2022 is the centenary year of the BBC, giving us an opportunity to delve further into the Palace’s unique role in the history of television. Taking the BBC’s mission to ‘inform, educate and entertain’ as inspiration Professor Kurt Barling from Middlesex University, explores the birth of television news at Ally Pally:
For many people over the age of 60 the mast at Alexandra Palace was a signal at the beginning of a broadcast that the News of what was happening in the world was about to happen. On screen the top of the mast would pulse with a rather old fashion graphic representation of information being disseminated to the world.
Now TV or visual News media are everywhere. On phones, tablets, computer screens, even watches so it’s hard to imagine that Television News only began happening after World War II and that Ally Pally, as it’s known to all those who can see it from their homes, was the actual birthplace of BBC Television News.
It didn’t begin at Ally Pally by accident. For a start the original television mast was built on a hill so the signal could travel further. Secondly and equally importantly the chosen spot for the BBC News Studios was very close to what at the turn of the twentieth century was perhaps equivalent in its day to what we now think of as the tech centre of the modern world, Silicon Valley in California. The electronics industry situated along the Lea Valley in Enfield developed all the technology needed for broadcasting including transmitting and receiving devices, otherwise known as Televisions sets.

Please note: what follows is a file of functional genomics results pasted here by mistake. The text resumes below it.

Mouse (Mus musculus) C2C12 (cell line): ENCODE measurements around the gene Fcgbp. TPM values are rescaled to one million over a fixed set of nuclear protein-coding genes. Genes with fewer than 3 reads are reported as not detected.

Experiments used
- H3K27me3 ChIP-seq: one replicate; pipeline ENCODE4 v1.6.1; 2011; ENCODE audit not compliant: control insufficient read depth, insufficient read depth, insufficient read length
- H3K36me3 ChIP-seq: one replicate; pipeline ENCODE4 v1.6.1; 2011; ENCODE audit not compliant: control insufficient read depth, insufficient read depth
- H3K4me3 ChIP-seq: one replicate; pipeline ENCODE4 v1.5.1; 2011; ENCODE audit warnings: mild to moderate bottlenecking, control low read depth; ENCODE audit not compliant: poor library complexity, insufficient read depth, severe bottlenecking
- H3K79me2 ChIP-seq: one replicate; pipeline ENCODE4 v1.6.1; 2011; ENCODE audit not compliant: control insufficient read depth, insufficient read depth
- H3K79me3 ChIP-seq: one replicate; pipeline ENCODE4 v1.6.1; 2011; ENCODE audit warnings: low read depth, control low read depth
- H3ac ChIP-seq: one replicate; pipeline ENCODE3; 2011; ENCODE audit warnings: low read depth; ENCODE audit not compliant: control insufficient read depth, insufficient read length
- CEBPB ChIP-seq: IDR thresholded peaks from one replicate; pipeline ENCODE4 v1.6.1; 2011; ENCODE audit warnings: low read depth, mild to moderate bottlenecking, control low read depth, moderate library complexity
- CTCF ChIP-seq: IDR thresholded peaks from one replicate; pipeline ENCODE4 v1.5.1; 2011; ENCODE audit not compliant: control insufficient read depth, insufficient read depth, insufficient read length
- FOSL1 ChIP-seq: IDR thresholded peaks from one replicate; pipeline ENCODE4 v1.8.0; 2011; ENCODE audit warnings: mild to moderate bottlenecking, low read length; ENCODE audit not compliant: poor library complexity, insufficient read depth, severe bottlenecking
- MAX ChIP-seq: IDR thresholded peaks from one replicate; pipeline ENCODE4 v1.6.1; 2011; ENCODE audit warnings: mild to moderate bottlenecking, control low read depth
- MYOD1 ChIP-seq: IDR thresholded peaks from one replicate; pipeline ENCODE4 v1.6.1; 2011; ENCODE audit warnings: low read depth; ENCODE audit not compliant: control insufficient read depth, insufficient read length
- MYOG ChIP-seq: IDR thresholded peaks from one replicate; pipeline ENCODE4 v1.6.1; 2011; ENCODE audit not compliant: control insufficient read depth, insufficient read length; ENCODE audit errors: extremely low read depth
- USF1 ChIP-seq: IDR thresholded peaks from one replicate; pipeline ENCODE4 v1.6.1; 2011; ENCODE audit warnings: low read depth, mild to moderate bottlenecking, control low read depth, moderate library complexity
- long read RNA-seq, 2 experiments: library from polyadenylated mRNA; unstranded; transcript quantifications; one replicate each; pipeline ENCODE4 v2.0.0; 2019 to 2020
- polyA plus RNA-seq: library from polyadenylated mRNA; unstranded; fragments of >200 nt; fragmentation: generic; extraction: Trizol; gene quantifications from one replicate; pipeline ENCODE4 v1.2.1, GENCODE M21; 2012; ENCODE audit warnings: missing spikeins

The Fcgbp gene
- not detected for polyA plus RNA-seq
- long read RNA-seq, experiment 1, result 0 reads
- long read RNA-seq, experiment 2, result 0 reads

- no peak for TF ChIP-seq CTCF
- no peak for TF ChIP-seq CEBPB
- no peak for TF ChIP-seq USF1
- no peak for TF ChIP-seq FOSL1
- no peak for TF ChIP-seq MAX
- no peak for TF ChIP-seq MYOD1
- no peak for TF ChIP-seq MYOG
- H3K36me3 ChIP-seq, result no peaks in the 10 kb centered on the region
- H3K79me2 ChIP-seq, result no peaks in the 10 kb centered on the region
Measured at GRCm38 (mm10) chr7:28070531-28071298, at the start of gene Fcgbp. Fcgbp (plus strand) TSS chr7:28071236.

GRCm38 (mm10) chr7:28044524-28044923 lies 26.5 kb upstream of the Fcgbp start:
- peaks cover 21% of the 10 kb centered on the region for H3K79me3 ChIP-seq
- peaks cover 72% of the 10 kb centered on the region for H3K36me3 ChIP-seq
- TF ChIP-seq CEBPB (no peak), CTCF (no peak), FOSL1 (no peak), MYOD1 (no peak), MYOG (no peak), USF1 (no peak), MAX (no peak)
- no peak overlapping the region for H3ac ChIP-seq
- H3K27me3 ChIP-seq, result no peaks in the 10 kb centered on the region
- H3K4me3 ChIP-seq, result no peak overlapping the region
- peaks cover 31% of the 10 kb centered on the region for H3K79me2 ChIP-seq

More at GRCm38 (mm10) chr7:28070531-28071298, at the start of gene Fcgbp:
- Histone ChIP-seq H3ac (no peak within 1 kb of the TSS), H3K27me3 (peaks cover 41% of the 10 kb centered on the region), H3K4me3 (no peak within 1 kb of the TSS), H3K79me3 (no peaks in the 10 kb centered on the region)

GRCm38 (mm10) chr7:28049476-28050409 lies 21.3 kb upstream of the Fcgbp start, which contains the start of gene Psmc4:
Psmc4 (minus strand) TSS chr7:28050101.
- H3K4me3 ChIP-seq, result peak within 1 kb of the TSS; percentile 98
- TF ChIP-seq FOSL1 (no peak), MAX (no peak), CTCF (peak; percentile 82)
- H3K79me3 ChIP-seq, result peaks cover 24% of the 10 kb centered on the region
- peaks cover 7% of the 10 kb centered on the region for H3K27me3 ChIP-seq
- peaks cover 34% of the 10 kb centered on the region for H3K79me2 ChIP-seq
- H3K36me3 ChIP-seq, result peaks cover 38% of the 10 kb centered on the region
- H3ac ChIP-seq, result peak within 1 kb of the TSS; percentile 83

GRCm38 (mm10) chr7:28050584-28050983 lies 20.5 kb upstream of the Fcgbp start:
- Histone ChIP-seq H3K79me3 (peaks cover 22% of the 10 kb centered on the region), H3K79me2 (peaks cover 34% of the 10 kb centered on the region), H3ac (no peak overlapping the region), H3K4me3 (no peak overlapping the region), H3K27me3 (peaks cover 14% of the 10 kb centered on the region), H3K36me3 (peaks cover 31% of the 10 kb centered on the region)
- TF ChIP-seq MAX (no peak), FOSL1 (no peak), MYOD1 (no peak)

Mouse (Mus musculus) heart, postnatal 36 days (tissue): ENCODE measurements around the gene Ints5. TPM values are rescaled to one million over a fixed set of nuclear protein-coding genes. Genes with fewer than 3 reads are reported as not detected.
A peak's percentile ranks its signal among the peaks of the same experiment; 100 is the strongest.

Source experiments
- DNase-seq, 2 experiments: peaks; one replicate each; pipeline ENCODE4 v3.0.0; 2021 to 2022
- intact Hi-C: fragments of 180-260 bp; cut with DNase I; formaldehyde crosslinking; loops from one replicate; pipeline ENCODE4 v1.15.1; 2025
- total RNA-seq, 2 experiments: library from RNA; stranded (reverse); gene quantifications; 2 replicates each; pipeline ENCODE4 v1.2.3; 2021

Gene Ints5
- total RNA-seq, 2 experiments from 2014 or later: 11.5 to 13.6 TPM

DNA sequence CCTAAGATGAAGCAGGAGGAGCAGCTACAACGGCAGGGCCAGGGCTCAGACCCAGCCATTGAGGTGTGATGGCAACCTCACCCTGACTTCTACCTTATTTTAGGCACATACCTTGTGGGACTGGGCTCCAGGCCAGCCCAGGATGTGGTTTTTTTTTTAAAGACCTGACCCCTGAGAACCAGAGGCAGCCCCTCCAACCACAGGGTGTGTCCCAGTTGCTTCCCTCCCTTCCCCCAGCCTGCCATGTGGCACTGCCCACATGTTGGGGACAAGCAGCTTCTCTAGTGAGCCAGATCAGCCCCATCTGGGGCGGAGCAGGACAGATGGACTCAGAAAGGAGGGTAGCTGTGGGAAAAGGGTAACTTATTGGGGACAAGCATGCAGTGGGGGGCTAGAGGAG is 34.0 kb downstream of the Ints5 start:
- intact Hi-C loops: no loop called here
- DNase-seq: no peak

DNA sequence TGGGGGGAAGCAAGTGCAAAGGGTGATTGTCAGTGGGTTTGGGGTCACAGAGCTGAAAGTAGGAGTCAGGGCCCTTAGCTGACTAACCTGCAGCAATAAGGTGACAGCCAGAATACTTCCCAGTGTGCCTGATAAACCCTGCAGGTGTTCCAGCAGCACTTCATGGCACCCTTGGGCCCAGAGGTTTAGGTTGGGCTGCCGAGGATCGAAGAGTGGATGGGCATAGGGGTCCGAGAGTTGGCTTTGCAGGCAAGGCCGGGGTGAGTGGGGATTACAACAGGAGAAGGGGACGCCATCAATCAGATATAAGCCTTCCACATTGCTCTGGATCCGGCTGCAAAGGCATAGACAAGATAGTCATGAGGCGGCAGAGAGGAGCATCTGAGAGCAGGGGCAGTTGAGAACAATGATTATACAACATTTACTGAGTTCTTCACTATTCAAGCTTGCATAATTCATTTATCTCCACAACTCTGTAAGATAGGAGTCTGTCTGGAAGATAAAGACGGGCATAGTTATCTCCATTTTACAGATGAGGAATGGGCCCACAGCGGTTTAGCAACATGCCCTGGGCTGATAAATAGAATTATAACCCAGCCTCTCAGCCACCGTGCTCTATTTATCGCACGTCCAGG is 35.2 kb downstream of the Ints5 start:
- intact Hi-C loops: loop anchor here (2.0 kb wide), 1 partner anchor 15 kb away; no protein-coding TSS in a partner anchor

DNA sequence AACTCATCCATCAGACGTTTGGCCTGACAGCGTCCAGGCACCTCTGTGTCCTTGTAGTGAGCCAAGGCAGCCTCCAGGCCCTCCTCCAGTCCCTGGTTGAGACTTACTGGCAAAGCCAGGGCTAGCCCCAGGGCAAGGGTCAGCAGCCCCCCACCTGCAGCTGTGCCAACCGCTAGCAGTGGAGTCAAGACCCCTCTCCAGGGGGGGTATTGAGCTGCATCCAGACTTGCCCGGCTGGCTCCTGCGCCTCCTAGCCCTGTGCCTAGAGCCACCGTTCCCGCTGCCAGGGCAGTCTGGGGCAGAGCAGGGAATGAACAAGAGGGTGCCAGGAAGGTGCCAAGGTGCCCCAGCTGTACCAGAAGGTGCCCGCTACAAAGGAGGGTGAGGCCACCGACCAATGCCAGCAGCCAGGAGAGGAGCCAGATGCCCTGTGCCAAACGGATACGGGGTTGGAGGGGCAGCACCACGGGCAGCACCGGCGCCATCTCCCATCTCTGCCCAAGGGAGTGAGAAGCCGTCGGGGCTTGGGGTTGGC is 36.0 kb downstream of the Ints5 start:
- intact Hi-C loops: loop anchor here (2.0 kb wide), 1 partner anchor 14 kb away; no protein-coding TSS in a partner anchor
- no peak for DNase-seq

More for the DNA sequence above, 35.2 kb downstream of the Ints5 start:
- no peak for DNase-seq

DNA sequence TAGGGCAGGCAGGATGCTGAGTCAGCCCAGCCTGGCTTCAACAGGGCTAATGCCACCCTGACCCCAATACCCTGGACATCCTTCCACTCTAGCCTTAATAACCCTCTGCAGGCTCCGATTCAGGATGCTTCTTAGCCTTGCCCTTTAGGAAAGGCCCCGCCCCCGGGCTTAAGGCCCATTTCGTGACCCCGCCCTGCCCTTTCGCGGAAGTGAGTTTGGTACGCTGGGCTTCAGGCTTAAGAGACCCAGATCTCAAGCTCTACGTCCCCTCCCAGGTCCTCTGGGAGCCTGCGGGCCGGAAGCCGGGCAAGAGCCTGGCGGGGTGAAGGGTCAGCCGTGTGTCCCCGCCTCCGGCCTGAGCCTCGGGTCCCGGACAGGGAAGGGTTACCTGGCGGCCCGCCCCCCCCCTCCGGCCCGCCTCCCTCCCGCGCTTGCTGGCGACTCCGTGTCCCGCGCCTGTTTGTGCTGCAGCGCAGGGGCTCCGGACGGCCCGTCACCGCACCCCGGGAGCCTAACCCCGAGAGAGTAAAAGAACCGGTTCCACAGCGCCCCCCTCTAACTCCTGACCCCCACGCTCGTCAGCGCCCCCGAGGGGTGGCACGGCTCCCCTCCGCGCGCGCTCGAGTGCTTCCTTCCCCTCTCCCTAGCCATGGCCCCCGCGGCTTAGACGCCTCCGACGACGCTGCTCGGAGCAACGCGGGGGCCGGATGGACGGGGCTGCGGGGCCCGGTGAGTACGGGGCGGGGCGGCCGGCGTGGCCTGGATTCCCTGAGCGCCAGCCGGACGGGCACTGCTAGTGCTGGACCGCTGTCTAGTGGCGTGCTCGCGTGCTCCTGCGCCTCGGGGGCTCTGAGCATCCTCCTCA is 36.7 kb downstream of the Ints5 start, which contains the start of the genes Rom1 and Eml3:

In the 1960s I had a bedroom in North London that could see the mast at Ally Pally. It was a place for picnics, ice skating and some of the best views over North London. Little did I know as a boy that that was where the News was transmitted from. Even less that one day I would be a BBC journalist broadcasting day in day out across the country.
Of course, back then it was still only the BBC and ITN who had the technology to do the job. Now there are huge numbers of broadcasters and online news providers of video content.
In those days television news was gathered, compared to today. much more slowly. But of course, in the context of Newsmaking, it was revolutionary. It could deliver News on the day, unlike newspapers where you would have to wait until tomorrow for today’s news.
When I became a BBC journalist in the 1980s, broadcasters were still making the transition from film, which needed a laborious process to develop, to videotape which sped up how quickly News could be shared with audiences. Now of course images and sound are all captured digitally on ever smaller devices. And with live transmission capabilities even from a smartphone, News can be with you within seconds of it happening nearly anywhere on the planet.
What hasn’t changed so much are the fundamental news principles that shape how we find news, how we assess the information about an event and what we should be responsible for sharing with the viewing and listening public. The technology may have changed the speed of delivery, but not so much the reasons for delivering the news. To educate, entertain and inform the public.
Newsgathering is all about finding out the who, what, why, where, when of an event and then why that event might have happened. In other words, a mixture of description of the event and an analysis of what it means. In the broadcast environment it is a matter of law that what Newsmakers show or share on the airwaves is the result of information that can be verified so we know it is reliable.